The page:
A LITTLE boy who suffered catastrophic brain injuries after medical blunders at birth at the DGH has won a huge compensation payout at the High Court.
Jacob Antoniades suffered a period of oxygen starvation after his birth in April 2003, leading to cerebral palsy.
After a High Court fight in 2007, a top judge ruled East Sussex Hospitals NHS Trust ‘failures’ had led to the injuries and that it was liable to pay damages.
And this week, after a four-year wait, his family agreed a multi-million pound settlement of the claim to ensure Jacob’s extensive needs are met for the rest of his life.
Approving the deal, High Court judge, Mr Justice Tugendhat, paid tribute to Jacob’s parents, Marios and Karen, for the care they have provided to the boy. “It is a terrible tragedy that has befallen Jacob and his family,” the judge said.
“I can only express my admiration for the care which both Jacob’s parents have given to him throughout his life and express my own sympathy and good wishes for the future.”
At the High Court in 2007, lawyers for the family, who lived in Singleton Mill Road, said doctors’ failure to rectify a problem with the baby’s airway quickly enough caused the injuries.
A thick plug of mucus had developed in his trachea and, although several tubes were inserted to help him breath, it was not until an endotracheal tube was used to suck out the blockage that Jacob’s airway cleared and he started breathing again. The baby boy had not breathed for more than 20 minutes, causing him with terrible brain damage and suffering from cerebral palsy.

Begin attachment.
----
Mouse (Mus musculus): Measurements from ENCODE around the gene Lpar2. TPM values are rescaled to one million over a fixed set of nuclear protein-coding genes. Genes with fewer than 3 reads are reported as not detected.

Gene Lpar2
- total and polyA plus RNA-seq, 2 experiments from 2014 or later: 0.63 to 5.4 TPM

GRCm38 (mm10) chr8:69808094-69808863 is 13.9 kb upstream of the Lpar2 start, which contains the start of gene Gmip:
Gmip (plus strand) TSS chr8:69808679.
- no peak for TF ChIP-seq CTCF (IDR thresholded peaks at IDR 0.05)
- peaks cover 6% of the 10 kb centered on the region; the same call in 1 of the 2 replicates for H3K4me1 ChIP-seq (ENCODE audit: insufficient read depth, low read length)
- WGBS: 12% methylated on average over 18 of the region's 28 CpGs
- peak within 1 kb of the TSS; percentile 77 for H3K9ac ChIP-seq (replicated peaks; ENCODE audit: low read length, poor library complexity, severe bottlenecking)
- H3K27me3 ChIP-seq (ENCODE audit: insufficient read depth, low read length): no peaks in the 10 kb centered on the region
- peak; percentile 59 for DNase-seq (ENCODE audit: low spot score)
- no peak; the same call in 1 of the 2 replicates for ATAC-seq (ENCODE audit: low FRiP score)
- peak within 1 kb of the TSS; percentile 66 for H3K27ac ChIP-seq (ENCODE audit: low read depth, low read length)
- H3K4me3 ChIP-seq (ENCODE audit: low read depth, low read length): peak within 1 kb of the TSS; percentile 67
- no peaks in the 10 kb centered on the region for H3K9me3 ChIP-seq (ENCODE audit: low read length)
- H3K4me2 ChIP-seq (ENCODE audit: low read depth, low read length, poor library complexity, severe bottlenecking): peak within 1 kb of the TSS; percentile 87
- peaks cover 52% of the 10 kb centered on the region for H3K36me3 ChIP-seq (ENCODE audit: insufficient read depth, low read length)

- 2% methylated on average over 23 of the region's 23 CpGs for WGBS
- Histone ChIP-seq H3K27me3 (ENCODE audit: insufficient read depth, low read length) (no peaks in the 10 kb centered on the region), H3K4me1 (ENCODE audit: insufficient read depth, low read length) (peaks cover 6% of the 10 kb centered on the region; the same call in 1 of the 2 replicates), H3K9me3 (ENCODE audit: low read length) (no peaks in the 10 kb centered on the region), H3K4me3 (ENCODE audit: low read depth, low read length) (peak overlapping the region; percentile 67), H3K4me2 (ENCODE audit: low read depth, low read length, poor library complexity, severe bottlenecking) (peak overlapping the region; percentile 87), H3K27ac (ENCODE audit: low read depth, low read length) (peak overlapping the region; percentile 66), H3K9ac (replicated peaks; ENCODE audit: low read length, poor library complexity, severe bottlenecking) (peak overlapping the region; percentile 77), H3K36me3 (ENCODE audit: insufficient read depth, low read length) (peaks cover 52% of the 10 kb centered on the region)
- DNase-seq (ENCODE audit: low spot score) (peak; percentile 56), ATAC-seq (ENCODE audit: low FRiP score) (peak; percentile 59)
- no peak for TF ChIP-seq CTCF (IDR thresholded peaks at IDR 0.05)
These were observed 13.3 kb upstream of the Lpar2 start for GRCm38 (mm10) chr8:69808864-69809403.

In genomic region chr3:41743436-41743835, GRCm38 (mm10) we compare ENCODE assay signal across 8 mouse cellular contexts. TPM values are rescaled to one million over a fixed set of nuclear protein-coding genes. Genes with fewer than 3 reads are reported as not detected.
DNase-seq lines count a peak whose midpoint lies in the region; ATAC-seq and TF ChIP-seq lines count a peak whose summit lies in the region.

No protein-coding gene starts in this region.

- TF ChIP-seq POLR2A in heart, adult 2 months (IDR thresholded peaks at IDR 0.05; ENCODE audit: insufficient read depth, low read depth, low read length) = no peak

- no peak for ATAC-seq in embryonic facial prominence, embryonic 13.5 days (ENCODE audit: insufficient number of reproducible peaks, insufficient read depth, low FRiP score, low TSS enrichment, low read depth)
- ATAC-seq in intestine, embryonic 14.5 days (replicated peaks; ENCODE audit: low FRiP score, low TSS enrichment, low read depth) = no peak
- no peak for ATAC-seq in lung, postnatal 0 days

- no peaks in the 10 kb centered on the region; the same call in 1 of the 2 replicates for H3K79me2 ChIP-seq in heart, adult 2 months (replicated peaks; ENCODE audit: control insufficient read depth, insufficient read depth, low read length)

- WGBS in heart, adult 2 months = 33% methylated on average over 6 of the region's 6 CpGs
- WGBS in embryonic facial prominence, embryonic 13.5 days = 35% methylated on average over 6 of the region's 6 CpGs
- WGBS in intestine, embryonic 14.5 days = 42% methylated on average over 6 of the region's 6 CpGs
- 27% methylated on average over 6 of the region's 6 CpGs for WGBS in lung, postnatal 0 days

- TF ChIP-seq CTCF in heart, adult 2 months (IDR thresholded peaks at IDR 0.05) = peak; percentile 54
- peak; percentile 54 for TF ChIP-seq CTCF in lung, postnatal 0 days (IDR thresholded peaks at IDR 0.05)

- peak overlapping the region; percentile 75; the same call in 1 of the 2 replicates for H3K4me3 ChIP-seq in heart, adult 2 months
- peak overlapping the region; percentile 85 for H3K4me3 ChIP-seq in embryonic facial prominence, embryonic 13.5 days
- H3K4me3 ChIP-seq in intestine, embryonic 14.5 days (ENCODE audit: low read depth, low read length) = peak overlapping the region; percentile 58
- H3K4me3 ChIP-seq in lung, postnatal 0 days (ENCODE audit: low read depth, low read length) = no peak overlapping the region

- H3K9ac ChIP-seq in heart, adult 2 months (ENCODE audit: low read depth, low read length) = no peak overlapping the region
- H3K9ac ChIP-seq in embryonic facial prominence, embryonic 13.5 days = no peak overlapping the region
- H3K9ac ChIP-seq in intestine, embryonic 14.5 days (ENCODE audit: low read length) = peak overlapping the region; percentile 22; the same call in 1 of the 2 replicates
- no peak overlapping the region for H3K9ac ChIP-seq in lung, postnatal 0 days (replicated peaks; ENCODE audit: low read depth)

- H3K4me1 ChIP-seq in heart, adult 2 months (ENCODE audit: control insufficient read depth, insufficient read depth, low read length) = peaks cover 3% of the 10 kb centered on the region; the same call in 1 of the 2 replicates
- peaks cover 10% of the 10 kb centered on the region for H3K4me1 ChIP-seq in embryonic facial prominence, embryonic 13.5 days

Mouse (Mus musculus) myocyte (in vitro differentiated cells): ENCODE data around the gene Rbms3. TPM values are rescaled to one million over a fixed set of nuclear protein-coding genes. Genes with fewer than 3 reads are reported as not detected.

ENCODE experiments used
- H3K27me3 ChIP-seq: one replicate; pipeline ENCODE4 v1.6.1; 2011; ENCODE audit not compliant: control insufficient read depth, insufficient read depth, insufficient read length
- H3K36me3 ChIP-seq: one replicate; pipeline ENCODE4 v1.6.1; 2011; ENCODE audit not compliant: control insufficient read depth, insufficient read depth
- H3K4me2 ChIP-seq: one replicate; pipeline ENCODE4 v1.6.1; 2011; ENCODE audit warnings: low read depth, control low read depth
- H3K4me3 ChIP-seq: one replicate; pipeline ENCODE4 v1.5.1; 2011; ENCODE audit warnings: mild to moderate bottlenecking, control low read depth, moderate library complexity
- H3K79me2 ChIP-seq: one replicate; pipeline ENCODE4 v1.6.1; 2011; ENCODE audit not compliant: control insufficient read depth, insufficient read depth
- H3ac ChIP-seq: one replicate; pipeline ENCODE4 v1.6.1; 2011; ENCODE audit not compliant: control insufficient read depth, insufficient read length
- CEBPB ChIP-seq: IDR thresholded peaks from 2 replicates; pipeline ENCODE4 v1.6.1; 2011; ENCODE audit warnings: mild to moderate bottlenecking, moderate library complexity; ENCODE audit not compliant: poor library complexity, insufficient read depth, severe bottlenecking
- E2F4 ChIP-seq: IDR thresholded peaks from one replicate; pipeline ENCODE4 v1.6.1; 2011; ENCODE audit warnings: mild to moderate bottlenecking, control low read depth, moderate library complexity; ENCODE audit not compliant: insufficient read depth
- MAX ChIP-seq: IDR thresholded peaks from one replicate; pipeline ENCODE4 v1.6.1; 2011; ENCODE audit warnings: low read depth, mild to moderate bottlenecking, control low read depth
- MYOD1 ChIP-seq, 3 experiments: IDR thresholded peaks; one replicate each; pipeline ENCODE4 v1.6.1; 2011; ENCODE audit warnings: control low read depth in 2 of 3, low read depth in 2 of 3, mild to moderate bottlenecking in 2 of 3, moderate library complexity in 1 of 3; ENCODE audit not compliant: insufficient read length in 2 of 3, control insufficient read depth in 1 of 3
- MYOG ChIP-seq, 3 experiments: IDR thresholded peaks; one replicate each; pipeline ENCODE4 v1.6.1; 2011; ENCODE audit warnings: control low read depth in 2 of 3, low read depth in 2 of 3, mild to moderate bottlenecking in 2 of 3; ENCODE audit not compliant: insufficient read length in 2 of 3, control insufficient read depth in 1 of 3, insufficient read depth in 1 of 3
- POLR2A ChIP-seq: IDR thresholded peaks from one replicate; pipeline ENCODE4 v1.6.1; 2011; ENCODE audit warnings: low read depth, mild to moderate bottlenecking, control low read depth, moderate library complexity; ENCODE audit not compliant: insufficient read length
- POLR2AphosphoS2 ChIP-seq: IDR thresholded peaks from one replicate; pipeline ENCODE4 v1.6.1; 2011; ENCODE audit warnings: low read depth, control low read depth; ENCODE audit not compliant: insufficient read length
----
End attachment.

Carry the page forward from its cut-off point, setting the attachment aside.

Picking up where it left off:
Giving judgment following the 2007 trial, Mr Justice Mackay said there had been breaches of duty of care in a failure to report a blockage in the first tube which was inserted and a failure then to act quickly enough to use another tube to remove the blockage.
“The first of these failures contributed to a lack of understanding in team members as to the nature and extent of the airway problem,” he said.
“The second was more serious, and deprived the other relevant team members of the chance to apply a technique which there was time to apply and which would have saved Jacob from suffering any irreversible brain damage.”
Although the Trust contested the trial four years ago, an apologetic letter to the family from chief executive, Darren Grayson, was read to the court this week. The treatment provided had not been up to the standard to which the family were ‘entitled’, the letter said, adding the Trust’s ‘sincere apologies’.
The precise details of the settlement are confidential. The money will primarily be used to fund the care Jacob will need for the rest of his life.